On the road: 2 Provence cities in springtime (and in between)

Updated: May 20

On the road towards the small town of Uzès, we meandered through a few Provence villages and towns, trying to avoid the highway.

We didn’t succeed on the way to Solliès-Pont, where my cousin lives, and ended up on the A8 highway. My cousin gave us the trick: find a village somewhere on the way, and enter that location into GPS. Most probably, it will provide a route through smaller roads, i.e. the scenic route. It is a useful method!

Leaving Solliès-Pont – a small village in the outskirts of Toulon – we pointed towards Belgentier and found a beautiful road through villages and vineyards. When we reached the town, we entered Aix-en-Provence into the GPS and traveled mostly via smaller roads.

Aix is a beautiful old Provence city. We were mostly in what appeared to be the touristy area (not a single grocery store in sight; only boutiques and restaurants, but also vintage market and a farmers’ market) and meandered through the streets and squares.

When we left Aix, we randomly chose a town that appeared to be on the slow route to Avignon: Moulin Vernègues, and once again drove though sleepy towns, vineyards, and fruit tree orchards, as well as strawberry stands. We never saw the Moulin – we ended up at a golf course and went back and on to Avignon, the last 30 minutes of the journey on the A7 highway.

We entered Avignon through 20th century neighborhoods, and then we saw the old city wall. It is magnificent. After dropping off out bags at our Airbnb, we set off for the Pont d’Avignon, the subject of a well-known children’s song. We traversed the old city, which is quite different from Aix, Nice and other southern old towns. Some streets were deserted, other areas with restaurants were livelier. Many beautiful old buildings were in dire need of rehabilitation. Avignon is a city of cultural events since many years. We passed by the opera house; on the way back, there was a long line of people waiting to enter! We found the old bridge, which seems to have lost a section along the way. We couldn’t get on to it, because the office providing entry was closed.

We returned the next day, and lo and behold! For 4 Euros each (senior citizen price), we accessed the bridge.

The history of Avignon is much more complex than I had ever imagined. To make a long story short, as Avignon’s story dates back to prehistoric times, and passes through the Phoenicians, the Greeks, the Romans, and many more. In 1309 it became a pontifical residence, as it seems Rome was deemed unsafe. In later years, it became the capital of Christianity. In 1348, Pope Clement VI bought the town from the Queen of Naples. There was extensive construction. There was (and still is) a large library. The decline of Avignon as the capital of Christianity started in 1378, when another pope was elected in Rome; by 1417 the papacy was firmly established in Rome again.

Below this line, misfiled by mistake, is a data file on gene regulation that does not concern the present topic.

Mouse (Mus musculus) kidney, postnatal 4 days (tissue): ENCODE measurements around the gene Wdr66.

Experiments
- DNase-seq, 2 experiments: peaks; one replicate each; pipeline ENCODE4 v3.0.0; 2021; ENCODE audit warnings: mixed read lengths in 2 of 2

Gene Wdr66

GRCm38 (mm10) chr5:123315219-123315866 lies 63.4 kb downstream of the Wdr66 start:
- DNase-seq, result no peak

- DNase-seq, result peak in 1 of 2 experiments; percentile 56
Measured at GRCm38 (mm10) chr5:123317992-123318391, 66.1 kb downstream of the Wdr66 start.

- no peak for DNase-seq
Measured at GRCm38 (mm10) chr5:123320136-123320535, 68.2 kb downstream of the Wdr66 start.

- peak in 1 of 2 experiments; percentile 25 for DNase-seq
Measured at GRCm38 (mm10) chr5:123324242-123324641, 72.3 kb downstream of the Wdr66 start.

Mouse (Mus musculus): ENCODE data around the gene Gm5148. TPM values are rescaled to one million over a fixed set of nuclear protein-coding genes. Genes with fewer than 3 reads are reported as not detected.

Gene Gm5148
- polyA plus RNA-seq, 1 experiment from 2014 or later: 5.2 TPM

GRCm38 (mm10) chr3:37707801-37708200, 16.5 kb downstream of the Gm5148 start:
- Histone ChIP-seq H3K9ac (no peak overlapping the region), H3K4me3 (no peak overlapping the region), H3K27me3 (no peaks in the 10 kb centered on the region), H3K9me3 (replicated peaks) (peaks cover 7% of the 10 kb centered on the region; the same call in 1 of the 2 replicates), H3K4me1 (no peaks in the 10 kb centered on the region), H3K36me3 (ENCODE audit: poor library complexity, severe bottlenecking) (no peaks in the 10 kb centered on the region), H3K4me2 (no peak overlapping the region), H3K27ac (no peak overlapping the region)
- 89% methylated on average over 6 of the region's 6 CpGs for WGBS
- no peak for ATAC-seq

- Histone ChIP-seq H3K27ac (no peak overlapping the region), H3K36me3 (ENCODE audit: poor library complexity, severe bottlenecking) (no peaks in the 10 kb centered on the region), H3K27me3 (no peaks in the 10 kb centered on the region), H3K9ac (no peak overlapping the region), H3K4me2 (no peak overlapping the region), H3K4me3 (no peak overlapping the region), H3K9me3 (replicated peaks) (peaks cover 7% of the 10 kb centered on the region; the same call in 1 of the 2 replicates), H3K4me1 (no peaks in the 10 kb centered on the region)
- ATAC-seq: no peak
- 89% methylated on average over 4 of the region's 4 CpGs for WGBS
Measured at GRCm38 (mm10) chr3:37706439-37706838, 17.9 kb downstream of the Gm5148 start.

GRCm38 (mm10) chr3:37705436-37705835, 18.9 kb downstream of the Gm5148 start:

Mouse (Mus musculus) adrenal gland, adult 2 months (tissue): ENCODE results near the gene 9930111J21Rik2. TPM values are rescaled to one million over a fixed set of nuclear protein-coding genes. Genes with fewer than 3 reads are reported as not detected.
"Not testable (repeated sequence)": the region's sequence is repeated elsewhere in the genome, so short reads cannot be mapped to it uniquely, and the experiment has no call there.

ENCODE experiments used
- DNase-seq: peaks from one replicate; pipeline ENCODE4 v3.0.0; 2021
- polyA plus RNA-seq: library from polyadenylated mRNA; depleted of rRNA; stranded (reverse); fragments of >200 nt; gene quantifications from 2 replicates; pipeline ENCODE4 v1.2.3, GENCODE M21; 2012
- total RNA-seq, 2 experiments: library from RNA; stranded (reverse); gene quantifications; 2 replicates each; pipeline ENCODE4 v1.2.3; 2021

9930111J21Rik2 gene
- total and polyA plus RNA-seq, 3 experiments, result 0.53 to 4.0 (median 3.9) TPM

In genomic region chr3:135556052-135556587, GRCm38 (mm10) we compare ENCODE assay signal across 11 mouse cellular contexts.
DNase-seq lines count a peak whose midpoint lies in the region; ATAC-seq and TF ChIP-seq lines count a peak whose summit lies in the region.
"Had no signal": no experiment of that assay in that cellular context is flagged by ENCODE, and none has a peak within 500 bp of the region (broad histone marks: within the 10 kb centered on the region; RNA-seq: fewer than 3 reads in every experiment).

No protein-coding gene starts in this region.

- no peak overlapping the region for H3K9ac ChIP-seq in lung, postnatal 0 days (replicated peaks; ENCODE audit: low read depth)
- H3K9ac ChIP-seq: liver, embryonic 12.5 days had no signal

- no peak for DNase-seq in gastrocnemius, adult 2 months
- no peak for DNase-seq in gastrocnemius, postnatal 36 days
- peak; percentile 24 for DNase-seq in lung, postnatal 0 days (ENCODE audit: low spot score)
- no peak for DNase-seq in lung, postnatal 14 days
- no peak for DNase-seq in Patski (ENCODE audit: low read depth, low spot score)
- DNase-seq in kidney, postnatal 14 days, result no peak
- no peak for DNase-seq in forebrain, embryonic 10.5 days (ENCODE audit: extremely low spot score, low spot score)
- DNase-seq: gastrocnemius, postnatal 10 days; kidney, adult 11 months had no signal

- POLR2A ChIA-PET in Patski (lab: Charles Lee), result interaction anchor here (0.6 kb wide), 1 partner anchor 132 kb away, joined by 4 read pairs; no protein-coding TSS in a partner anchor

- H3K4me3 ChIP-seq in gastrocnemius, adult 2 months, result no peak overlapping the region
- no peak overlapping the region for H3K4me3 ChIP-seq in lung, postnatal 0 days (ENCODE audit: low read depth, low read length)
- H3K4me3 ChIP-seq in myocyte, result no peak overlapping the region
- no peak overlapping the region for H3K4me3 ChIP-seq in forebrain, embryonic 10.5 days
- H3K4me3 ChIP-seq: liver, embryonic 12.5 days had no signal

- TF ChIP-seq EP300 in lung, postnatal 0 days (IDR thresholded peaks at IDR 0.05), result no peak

As for the famous bridge… its history is no less complex. It was first built as a wooden bridge and known as the Pont Saint-Bénézet, by 1185. This version was destroyed during a siege 40 years later. Starting in 1234, it was rebuilt in stone with 22 arches. However, the Rhône river flooded regularly and it constantly had to be rebuilt, which was proving to be quite expensive! So it was not used any longer by the mid-17th century. Four arches, a gatehouse and a chapel remain.

The bridge, also known as… le Pont d’Avignon, is the inspiration for the song of the same name (modern version hails from the mid-19th century). However, from what I read in the small museum area on the bridge, nobody ever danced ON the bridge, despite the song! People started coming to walk along the banks of the Rhône – in nice weather, it is a beautiful place to stroll – and probably danced UNDER the bridge, in such case the song should be “Sous le Pont d’Avignon” rather than “Sur le Pont d’Avignon”!

Avignon Bridge
Avignon Bridge before dusk

Nowadays, Avignon is a cultural capital, and the Festival d'Avignon takes place this year July 7-26.

Note: I read everything I found at the Bridge museum and in the old town, but looked up both Avignon’s complicated history and the story of the bridge on Wikipedia. I donate every year… it may not be perfect but it beats an enormous encyclopedia collection if you have internet access! Please consider donating to the Wikimedia Foundation too! (And no, I am not affiliated in any way.)

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